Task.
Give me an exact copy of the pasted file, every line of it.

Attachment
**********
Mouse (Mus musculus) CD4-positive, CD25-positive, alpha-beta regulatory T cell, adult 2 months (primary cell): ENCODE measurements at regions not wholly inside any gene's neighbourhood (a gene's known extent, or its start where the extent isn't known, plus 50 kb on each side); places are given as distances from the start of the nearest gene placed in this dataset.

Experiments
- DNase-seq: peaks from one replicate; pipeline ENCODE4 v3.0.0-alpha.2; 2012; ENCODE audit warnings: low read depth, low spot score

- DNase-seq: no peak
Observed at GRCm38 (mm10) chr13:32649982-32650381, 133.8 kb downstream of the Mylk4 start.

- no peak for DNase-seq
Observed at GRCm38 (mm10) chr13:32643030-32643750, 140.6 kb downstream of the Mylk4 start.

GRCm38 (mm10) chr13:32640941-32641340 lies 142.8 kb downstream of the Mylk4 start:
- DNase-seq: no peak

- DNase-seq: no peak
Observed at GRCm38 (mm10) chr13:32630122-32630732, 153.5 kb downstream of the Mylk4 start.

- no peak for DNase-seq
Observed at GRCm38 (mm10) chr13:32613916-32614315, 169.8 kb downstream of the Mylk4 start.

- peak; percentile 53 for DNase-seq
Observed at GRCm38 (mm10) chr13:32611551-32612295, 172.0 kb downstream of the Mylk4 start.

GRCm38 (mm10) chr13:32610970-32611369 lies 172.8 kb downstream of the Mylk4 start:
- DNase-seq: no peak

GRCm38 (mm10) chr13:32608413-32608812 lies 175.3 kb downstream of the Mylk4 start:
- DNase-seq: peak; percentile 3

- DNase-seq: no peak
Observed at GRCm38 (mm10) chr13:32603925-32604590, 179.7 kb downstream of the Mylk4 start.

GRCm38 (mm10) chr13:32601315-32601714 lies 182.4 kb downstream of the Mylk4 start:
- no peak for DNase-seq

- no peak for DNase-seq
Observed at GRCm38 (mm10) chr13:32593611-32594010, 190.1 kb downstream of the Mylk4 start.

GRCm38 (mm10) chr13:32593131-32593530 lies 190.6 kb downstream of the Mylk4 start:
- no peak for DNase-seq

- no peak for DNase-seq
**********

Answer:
Mouse (Mus musculus) CD4-positive, CD25-positive, alpha-beta regulatory T cell, adult 2 months (primary cell): ENCODE measurements at regions not wholly inside any gene's neighbourhood (a gene's known extent, or its start where the extent isn't known, plus 50 kb on each side); places are given as distances from the start of the nearest gene placed in this dataset.

Experiments
- DNase-seq: peaks from one replicate; pipeline ENCODE4 v3.0.0-alpha.2; 2012; ENCODE audit warnings: low read depth, low spot score

- DNase-seq: no peak
Observed at GRCm38 (mm10) chr13:32649982-32650381, 133.8 kb downstream of the Mylk4 start.

- no peak for DNase-seq
Observed at GRCm38 (mm10) chr13:32643030-32643750, 140.6 kb downstream of the Mylk4 start.

GRCm38 (mm10) chr13:32640941-32641340 lies 142.8 kb downstream of the Mylk4 start:
- DNase-seq: no peak

- DNase-seq: no peak
Observed at GRCm38 (mm10) chr13:32630122-32630732, 153.5 kb downstream of the Mylk4 start.

- no peak for DNase-seq
Observed at GRCm38 (mm10) chr13:32613916-32614315, 169.8 kb downstream of the Mylk4 start.

- peak; percentile 53 for DNase-seq
Observed at GRCm38 (mm10) chr13:32611551-32612295, 172.0 kb downstream of the Mylk4 start.

GRCm38 (mm10) chr13:32610970-32611369 lies 172.8 kb downstream of the Mylk4 start:
- DNase-seq: no peak

GRCm38 (mm10) chr13:32608413-32608812 lies 175.3 kb downstream of the Mylk4 start:
- DNase-seq: peak; percentile 3

- DNase-seq: no peak
Observed at GRCm38 (mm10) chr13:32603925-32604590, 179.7 kb downstream of the Mylk4 start.

GRCm38 (mm10) chr13:32601315-32601714 lies 182.4 kb downstream of the Mylk4 start:
- no peak for DNase-seq

- no peak for DNase-seq
Observed at GRCm38 (mm10) chr13:32593611-32594010, 190.1 kb downstream of the Mylk4 start.

GRCm38 (mm10) chr13:32593131-32593530 lies 190.6 kb downstream of the Mylk4 start:
- no peak for DNase-seq

- no peak for DNase-seq